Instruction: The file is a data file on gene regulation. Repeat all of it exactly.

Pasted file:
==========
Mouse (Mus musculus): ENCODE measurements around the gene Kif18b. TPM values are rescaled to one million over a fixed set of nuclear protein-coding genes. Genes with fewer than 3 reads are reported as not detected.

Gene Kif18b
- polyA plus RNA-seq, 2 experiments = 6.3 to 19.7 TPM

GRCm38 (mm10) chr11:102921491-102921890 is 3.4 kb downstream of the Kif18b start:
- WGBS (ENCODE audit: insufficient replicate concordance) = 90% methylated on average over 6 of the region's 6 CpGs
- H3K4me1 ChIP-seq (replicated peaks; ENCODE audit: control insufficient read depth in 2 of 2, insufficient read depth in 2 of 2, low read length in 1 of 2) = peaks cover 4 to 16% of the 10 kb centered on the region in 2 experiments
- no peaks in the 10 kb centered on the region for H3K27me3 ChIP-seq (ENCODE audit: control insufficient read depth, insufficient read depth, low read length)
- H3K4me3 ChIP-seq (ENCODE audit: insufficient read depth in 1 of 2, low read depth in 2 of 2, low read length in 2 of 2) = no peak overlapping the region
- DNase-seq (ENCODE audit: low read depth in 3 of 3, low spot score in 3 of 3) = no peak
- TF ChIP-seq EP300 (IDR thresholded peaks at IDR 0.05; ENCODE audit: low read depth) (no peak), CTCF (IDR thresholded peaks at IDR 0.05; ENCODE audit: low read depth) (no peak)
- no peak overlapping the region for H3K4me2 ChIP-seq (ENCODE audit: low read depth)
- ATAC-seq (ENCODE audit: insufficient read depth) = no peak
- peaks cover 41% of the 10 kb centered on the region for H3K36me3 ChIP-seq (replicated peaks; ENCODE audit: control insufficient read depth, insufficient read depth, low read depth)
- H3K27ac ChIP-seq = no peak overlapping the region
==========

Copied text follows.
Mouse (Mus musculus): ENCODE measurements around the gene Kif18b. TPM values are rescaled to one million over a fixed set of nuclear protein-coding genes. Genes with fewer than 3 reads are reported as not detected.

Gene Kif18b
- polyA plus RNA-seq, 2 experiments = 6.3 to 19.7 TPM

GRCm38 (mm10) chr11:102921491-102921890 is 3.4 kb downstream of the Kif18b start:
- WGBS (ENCODE audit: insufficient replicate concordance) = 90% methylated on average over 6 of the region's 6 CpGs
- H3K4me1 ChIP-seq (replicated peaks; ENCODE audit: control insufficient read depth in 2 of 2, insufficient read depth in 2 of 2, low read length in 1 of 2) = peaks cover 4 to 16% of the 10 kb centered on the region in 2 experiments
- no peaks in the 10 kb centered on the region for H3K27me3 ChIP-seq (ENCODE audit: control insufficient read depth, insufficient read depth, low read length)
- H3K4me3 ChIP-seq (ENCODE audit: insufficient read depth in 1 of 2, low read depth in 2 of 2, low read length in 2 of 2) = no peak overlapping the region
- DNase-seq (ENCODE audit: low read depth in 3 of 3, low spot score in 3 of 3) = no peak
- TF ChIP-seq EP300 (IDR thresholded peaks at IDR 0.05; ENCODE audit: low read depth) (no peak), CTCF (IDR thresholded peaks at IDR 0.05; ENCODE audit: low read depth) (no peak)
- no peak overlapping the region for H3K4me2 ChIP-seq (ENCODE audit: low read depth)
- ATAC-seq (ENCODE audit: insufficient read depth) = no peak
- peaks cover 41% of the 10 kb centered on the region for H3K36me3 ChIP-seq (replicated peaks; ENCODE audit: control insufficient read depth, insufficient read depth, low read depth)
- H3K27ac ChIP-seq = no peak overlapping the region